Some other thoughts:

  • If everyone starts doing this, likely AT&T will find resources they never knew they had to hunt down the abusers.
  • Audio and Video was poor
  • I’m happy to test this out with a member of press, but not just anyone since you could be AT&T and I don’t want to get cancelled!

Here was my setup

  • iPhone 4 -Unit A (Connections: Carrier 3G & Home WiFi)
  • iPhone 4 – Unit B (Connection: WiFi only to iPhone 3GS) Airplane mode w/ WiFi on.
  • iPhone 3GS JailBroken ( Connections: Carrier 3G & WiFi via MyWi
  • MicroSIM adapter (Check Craigslist too!)

I went to the AT&T store and got a new MicroSIM my iPhone 4 – Unit B (I kept getting “No SIM” message, unrelated to this experiment).

After confirming new MicroSIM works, I put the iPhone 4 into Airplane mode. I put the active MicroSIM in my 3GS with MicroSIM adapter.

I took original MicroSIM and put it in my iPhone 4. This SIM was disable by the carrier. It couldn’t send SMS. Turned WiFi on.

I activated MyWi on the 3GS. Connected the iPhone 4 to the MyWi peer-to-peer WiFi connection.

I placed a test call from iPhone 4 – Unit A to iPhone 4 – Unit B. Success!

I also later have a quick FaceTime call with a very nice, random person, from Twitter who was in a Florida Airport via WiFi, about to board for a return trip to Chicago. Connection was poor as stated.

To me, my experiment proves:

1. iPhone 4 – Unit B, which originated FaceTime call, in Airplane mode, with WiFi on, connected to 3GS running MyWi : Doesn’t send a SMS over carrier data. Thus isn’t a SMS, proper. Maybe it’s something else. Maybe it’s like an SMS, bit it’s NOT a SMS going over carrier data since my SIM is deactivated.

2. I’d expect to see an iPod Touch with a camera in the future since FaceTime isn’t designed to rely on SMS over carrier data for every connection.
I’ll add some photos and maybe a video later, if people want.

Hint:

If you have what it takes, (literally, you need to have all that stuff, MicroSIM adapter, JB iPhone 3G or 3GS, a deactivated extra MicroSIM from AT&T), you may find that once your IP changes you may have FaceTime call errors. I resolved by turning off the iPhone 4. Installing the known good MicroSIM, booted up, got carrier data, and then entered Airplane mode. Swapped SIMs and I was back in business.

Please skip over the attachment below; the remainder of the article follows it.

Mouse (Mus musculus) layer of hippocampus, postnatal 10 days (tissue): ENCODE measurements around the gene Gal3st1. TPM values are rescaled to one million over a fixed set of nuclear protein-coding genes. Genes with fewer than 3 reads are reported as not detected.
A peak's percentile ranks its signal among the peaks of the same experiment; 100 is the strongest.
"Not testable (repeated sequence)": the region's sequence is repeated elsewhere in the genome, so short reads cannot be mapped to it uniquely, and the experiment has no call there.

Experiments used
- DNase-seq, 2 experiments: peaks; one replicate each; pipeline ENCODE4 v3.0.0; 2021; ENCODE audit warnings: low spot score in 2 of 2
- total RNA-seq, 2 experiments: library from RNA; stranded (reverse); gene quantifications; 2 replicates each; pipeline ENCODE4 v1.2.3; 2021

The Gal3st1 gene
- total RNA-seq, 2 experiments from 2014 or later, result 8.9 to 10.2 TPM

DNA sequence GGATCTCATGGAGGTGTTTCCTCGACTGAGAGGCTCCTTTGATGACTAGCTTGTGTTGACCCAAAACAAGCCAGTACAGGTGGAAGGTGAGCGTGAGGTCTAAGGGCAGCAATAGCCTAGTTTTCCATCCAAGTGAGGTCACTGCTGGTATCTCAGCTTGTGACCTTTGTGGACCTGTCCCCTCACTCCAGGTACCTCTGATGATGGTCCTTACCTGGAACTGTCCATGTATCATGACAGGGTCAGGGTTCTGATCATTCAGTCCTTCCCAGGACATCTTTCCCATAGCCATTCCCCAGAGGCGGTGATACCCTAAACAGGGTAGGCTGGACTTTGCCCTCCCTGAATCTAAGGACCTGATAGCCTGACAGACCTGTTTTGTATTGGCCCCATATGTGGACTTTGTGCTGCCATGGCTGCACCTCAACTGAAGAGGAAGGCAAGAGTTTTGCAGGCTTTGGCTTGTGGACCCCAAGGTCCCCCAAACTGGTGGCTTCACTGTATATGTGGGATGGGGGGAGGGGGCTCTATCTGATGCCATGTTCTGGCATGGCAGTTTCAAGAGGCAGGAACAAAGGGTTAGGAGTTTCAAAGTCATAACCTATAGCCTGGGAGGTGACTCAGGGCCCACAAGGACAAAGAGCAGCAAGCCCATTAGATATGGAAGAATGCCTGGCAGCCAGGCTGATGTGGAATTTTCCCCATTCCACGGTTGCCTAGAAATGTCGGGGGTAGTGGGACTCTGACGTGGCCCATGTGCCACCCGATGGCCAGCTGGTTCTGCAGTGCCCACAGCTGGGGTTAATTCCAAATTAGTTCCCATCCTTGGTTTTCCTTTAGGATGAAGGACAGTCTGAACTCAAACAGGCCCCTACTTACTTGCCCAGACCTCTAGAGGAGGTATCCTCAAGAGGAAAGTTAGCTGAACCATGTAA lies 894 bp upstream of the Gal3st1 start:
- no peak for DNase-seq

I’m happy to answer reasonable questions.

Wi-Fi Sync for iPhone, iPod & iPad

Great news today. One of my must have iPhone apps, Wi-Fi Sync, is on-sale for next week and getting 3G and VPN sync in the future according to their press release today

This is for Jailbreakers only, since Apple choose to reject it.

Yet another great reason to Jailbreak. It’s easy!

Get Wi-Fi Sync

Cydia Direct App Linking / Package Link

I noticed last night in an email from Greg Hughes that Wi-Fi Sync launched on Cydia due to Apple’s AppStore rejection.

He had rather cumbersome directions to get to the app in Cydia. It got me thinking that there must be a better way.

Searching online didn’t reveal anything. A tweet and email to Saurik, aka Jay Freeman, hasn’t been answered and may never.

My research lead me to the solution.

It should look familiar to any developers. I share so anyone, bloggers, developers can add in-Cydia app links onto their websites to help users.

cydia://package/com.ghughes.wifisync

For your app, just grab your package ID (see third photo), and put it after package/

Cheers

Update: 3/11/11 – Just noticed this isn’t working with my current version of Cydia 1.0.3366-1. humm..

Update: 3/29/11 – Cydia 1.1.1 released today corrects the bug that removed the ability for direct package / app links into Cydia.

Too many Passwords!

I have been online now since 1995. Over the 13 years I’ve realized that there are simply too many passwords.

Thank god for SplashID. This was the first application I purchased when the iPhone App Store when live. It’s a god send!. I have over 300 passwords stored in it.

SplashID can also store other data like account, notes, you name it.

If you have an iPhone or other mobile device, you NEED to get SplashID!

SplashID for the iPhone (App Store Link)

SplashID for the iPhone

SplashID for the iPhone